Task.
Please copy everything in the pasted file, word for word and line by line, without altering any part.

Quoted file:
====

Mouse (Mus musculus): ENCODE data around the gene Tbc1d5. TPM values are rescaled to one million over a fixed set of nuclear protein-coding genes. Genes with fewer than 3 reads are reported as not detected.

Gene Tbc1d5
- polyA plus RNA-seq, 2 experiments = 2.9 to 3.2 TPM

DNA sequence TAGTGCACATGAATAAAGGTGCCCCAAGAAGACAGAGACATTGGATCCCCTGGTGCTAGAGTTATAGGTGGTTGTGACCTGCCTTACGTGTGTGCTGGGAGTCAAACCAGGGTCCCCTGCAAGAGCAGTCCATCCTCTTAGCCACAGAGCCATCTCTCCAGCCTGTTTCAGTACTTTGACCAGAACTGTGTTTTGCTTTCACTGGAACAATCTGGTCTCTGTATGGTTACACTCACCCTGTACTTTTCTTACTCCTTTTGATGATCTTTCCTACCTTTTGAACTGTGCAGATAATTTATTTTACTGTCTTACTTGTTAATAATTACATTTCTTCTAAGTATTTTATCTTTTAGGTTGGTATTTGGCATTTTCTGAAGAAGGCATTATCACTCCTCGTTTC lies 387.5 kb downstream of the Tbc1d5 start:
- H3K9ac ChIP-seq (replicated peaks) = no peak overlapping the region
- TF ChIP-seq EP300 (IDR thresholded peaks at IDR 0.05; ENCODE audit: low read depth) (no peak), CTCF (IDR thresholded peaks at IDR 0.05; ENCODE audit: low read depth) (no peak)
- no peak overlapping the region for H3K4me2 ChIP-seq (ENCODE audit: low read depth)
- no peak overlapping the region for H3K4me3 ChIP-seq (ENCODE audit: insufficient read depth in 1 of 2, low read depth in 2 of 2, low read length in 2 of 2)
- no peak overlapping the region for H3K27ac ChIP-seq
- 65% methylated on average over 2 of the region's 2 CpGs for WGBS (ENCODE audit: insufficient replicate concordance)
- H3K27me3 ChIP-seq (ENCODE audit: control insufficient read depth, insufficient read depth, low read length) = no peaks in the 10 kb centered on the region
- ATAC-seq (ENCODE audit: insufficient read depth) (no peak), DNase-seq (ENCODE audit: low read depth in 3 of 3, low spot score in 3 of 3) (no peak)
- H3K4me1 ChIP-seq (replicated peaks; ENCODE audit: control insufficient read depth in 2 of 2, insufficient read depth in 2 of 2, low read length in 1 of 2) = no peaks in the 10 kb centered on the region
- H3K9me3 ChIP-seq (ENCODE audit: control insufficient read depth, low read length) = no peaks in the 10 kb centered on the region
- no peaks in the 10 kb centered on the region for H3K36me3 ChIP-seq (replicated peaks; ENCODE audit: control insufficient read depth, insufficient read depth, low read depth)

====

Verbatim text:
Mouse (Mus musculus): ENCODE data around the gene Tbc1d5. TPM values are rescaled to one million over a fixed set of nuclear protein-coding genes. Genes with fewer than 3 reads are reported as not detected.

Gene Tbc1d5
- polyA plus RNA-seq, 2 experiments = 2.9 to 3.2 TPM

DNA sequence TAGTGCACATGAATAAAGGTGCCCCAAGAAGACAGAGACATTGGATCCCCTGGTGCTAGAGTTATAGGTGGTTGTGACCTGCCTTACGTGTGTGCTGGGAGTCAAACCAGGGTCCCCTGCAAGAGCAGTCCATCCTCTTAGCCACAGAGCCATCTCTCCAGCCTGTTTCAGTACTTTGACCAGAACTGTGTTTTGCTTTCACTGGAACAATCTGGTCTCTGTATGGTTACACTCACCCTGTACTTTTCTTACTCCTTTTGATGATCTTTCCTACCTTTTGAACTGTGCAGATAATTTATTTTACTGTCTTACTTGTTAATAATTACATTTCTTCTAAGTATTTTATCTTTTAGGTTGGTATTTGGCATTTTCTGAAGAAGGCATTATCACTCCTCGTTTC lies 387.5 kb downstream of the Tbc1d5 start:
- H3K9ac ChIP-seq (replicated peaks) = no peak overlapping the region
- TF ChIP-seq EP300 (IDR thresholded peaks at IDR 0.05; ENCODE audit: low read depth) (no peak), CTCF (IDR thresholded peaks at IDR 0.05; ENCODE audit: low read depth) (no peak)
- no peak overlapping the region for H3K4me2 ChIP-seq (ENCODE audit: low read depth)
- no peak overlapping the region for H3K4me3 ChIP-seq (ENCODE audit: insufficient read depth in 1 of 2, low read depth in 2 of 2, low read length in 2 of 2)
- no peak overlapping the region for H3K27ac ChIP-seq
- 65% methylated on average over 2 of the region's 2 CpGs for WGBS (ENCODE audit: insufficient replicate concordance)
- H3K27me3 ChIP-seq (ENCODE audit: control insufficient read depth, insufficient read depth, low read length) = no peaks in the 10 kb centered on the region
- ATAC-seq (ENCODE audit: insufficient read depth) (no peak), DNase-seq (ENCODE audit: low read depth in 3 of 3, low spot score in 3 of 3) (no peak)
- H3K4me1 ChIP-seq (replicated peaks; ENCODE audit: control insufficient read depth in 2 of 2, insufficient read depth in 2 of 2, low read length in 1 of 2) = no peaks in the 10 kb centered on the region
- H3K9me3 ChIP-seq (ENCODE audit: control insufficient read depth, low read length) = no peaks in the 10 kb centered on the region
- no peaks in the 10 kb centered on the region for H3K36me3 ChIP-seq (replicated peaks; ENCODE audit: control insufficient read depth, insufficient read depth, low read depth)